If you checked the stats in June, you probably noticed a funny thing. Neither the Chicago Cubs nor the Cleveland Indians — the clubs that gave us the memorable 2016 World Series — featured a top-10 pitching rotation. In fact, the ERAs of the Cubs (4.65) and Indians (4.87) starters through 60 games were enough to alarm fans hoping for a rematch.
Elsewhere around the league, NL East favorite Washington had one of the worst bullpens in baseball. Meanwhile, Boston’s $68 million rotation has not impressed outside of Chris Sale (a minority partner in the firm at $12 million per season). With the 2017 trade deadlines in sight, something has to give to make these ball clubs legitimate contenders. These 10 pitchers are the top available trade targets.
1. Jason Vargas, Royals
If you go by obvious trade potential, Kansas City starter Jason Vargas tops the list. The left-hander is in the last year of his contract; pitches for a last-place team; and posted career-best numbers (8-3, 2.18 ERA) through 12 starts. If a team picks him up in July, they’ll owe him about $5 million. So he’s affordable for clubs in search of an arm for the playoff push.
The Royals will want prospects in return if management does pull the trigger on Vargas. For clubs hoping for a big-game impact, the soft-tossing 34-year-old southpaw was the only starter to beat the red-hot Houston Astros between May 22 and June 7. Whatever Vargas figured out following Tommy John surgery, it worked in the first half of 2017.
2. Jose Quintana, White Sox
From a buyer’s perspective, the time to go after a big-time player is right when his stock drops. After a disastrous start to 2017, that’s exactly where Jose Quintana is. Prior to this season, the 28-year-old left-hander posted four straight seasons of 200+ IP with a combined ERA below 3.40. Signed through 2020 at less than $10 million per season, Quintana was the hottest commodity on the market following the Chris Sale trade.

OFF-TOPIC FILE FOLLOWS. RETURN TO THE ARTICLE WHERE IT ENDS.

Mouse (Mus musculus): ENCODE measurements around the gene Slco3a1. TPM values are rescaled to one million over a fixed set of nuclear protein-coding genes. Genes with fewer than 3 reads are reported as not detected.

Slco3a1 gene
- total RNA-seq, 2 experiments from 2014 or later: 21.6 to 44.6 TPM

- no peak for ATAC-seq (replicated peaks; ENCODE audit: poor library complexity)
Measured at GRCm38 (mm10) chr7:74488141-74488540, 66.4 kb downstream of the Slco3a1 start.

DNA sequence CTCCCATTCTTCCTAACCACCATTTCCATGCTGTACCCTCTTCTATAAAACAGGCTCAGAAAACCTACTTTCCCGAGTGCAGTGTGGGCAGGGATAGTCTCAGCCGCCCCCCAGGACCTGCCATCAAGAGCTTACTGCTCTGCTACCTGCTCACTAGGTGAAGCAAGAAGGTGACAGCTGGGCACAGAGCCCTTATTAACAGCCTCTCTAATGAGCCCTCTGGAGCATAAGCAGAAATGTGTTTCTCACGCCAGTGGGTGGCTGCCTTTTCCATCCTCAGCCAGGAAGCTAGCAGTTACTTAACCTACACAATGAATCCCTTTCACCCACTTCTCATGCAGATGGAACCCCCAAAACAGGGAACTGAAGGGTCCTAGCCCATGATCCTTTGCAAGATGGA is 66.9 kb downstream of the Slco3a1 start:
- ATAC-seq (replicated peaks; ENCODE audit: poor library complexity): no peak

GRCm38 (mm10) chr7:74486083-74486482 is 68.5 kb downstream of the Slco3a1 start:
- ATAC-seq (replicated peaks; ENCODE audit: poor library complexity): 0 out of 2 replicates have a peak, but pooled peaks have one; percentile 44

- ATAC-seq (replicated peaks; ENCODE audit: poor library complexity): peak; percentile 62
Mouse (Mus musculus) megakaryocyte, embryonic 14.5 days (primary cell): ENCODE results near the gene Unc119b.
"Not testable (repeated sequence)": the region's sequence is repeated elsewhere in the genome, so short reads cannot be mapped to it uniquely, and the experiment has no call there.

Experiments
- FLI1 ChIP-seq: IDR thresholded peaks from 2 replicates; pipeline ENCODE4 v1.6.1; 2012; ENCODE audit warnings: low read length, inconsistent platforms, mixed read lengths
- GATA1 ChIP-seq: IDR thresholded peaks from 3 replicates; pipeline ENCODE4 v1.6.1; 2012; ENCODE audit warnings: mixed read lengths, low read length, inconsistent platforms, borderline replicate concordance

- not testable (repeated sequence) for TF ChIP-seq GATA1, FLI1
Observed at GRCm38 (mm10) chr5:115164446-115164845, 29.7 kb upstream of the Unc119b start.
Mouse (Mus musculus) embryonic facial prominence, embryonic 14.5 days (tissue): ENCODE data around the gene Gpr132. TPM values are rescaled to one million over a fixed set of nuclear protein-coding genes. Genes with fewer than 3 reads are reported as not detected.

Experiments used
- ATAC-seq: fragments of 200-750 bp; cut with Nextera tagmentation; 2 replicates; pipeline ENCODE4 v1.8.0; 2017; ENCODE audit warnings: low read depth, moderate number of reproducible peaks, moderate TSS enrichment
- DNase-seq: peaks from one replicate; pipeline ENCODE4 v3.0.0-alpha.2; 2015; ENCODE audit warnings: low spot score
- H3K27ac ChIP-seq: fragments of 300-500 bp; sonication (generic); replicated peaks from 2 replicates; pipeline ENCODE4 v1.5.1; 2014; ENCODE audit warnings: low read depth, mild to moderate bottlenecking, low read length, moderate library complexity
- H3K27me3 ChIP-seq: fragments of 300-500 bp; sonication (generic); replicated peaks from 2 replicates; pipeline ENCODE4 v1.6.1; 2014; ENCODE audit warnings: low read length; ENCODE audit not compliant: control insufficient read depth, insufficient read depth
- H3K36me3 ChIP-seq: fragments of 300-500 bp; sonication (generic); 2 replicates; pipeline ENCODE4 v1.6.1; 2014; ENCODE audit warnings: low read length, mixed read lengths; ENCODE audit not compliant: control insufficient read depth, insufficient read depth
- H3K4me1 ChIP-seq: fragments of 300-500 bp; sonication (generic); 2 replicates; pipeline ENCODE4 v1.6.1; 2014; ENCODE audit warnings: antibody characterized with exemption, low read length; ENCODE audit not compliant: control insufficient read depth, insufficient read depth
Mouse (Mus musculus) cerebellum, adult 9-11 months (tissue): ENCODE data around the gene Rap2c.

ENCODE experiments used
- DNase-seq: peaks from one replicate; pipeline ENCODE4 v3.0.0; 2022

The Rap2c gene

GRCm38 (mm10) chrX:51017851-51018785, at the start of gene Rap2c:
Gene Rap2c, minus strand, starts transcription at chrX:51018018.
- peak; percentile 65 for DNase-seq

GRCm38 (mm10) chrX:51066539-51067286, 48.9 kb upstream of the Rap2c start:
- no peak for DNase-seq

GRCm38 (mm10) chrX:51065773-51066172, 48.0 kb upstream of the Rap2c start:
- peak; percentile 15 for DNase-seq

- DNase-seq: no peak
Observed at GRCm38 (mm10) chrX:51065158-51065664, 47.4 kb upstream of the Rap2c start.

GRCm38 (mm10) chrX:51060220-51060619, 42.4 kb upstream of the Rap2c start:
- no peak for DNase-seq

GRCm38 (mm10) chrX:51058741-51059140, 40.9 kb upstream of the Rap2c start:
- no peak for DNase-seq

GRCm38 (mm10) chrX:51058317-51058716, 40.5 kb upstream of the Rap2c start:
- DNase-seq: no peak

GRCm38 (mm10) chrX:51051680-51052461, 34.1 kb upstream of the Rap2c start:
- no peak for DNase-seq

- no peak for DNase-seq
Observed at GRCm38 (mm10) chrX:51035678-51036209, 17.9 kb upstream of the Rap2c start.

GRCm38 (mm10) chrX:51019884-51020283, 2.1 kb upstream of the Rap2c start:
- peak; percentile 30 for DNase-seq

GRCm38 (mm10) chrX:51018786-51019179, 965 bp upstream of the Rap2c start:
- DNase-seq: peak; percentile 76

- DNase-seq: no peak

With a 2-8 record and 5.30 ERA through 13 starts in 2017, his value has taken a major hit. From Chicago’s perspective, there is really no rush to trade Quintana, as the club will finish in or around last place, regardless. However, for teams who want to make a big deal, some bargaining leverage became available. The current trade season would be the time to pounce.
3. Ervin Santana, Twins
Do you believe the Minnesota Twins will hold onto first place through 2017? Neither do we, and the problem is starting pitching. The Twins rotation is among MLB’s worst in allowing walks (26th) and home runs (23rd) while it has trouble striking out batters (22nd). This lethal combination will likely take the upstart club back to the bottom of the standings by the arrival of the waiver deadline (August 31).
The question here is whether Minny’s front office would trade its best pitcher, Ervin Santana. Now 34 and signed through 2019 at $14 million per year, it is an ideal time to sell. Santana, who went 8-3 with a 2.20 ERA and 3 shutouts in his first 13 starts, is having the best season of his career. But he carries the stain of a 2015 PED suspension and the risk of a full-year ban if caught again. It would anger the fanbase, but a small-market club with hopes to contend in the future should make this deal.
4. Joakim Soria, Royals
Having traded its best reliever (Wade Davis) to the Cubs in the offseason, Kansas City is ready to part with Joakim Soria, the expensive middle-inning man. Ignoring the 3.80 ERA and ugly walk rate (4.15 per 9 IP) through 28 G, we see a highly valuable reliever for a contending team down the stretch run.